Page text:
“They can’t approach at that rate,” fretted Mishin. “Why aren’t you doing anything? Tell the crew what to do!” “We don’t need to do anything; deceleration will begin now,” Rauschenbach reassured Mishin.
The original Soyuz 9 mission was planned to fly two Soyuz spacecraft in the August to September 1970 time frame for a rendezvous and docking; however, at the end of December 1969 the communist party bosses ordered that the mission be changed to a single spacecraft on a 20 day long duration flight to be launched in April 1970 to coincide with Lenin’s birthday.
New York City welcomed the Apollo 8 crew with a ticker-tape parade on the 10th of January, Newark hailed them on the 11th, and Miami greeted them on the 12th during the Super Bowl game. The Astronauts returned to Houston on the 13th for a hometown parade. Incoming President Richard M. Nixon sent Borman and his family on an eight-nation goodwill tour of western Europe. Everywhere they went, the astronauts depicted the earth as a spaceship and stressed international cooperation in space.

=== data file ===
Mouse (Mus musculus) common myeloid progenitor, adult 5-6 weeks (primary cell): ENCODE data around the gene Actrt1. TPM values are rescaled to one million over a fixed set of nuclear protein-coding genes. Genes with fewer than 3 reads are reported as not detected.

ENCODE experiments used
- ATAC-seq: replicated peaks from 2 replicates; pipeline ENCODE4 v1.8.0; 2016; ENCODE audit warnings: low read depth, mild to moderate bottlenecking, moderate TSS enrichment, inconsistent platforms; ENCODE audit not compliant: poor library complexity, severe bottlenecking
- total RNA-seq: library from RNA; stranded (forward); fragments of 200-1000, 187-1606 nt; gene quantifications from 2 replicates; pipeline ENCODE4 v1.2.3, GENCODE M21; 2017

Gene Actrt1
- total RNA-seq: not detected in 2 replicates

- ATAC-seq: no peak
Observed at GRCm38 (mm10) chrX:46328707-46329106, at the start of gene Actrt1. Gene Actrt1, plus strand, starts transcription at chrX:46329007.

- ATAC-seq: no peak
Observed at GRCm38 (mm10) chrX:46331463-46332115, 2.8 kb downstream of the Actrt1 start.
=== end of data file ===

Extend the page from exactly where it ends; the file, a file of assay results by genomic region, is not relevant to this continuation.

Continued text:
Borman, Anders, Lovell, on the flight deck of the carrier U.S.S. Yorktown, recovery ship Dec. 27, 1968.
Lovell, Borman, and Anders (left to right) – back on the earth after their Apollo 8 mission, tell what they saw
The Crew of Apollo 8 on the cover of Time Magazine
When we left the Soviet Union they had somewhat successfully landed a probe on Venus and they had completed the automatic docking of two Soyuz 7K-OK spacecrafts. However they did not reach their goal of a circumlunar flight in time for the 50th anniversary of the glorious revolution.
After 1957, the Soviets became accustomed to achieving “world firsts” in space accomplishments. Nevertheless, 10 years later they were not confident that they could pull off the world’s first fully automatic rendezvous and docking of two un-piloted Soyuz spacecraft. At the time the chance for success was estimated at only 50/50.
Vasily Mishin at Baykonur in 1967. Credit B. Chertok
Armen Mnatsakanyan the main designer of Igla. Credit B. Chertok
“It’s a terrible scene. Komarov burned up. All the instruments burned. We must quickly find out what prevented the main parachute from unlatching.” Chief Designer Mishin after he arrived at the Soyuz 1 crash site.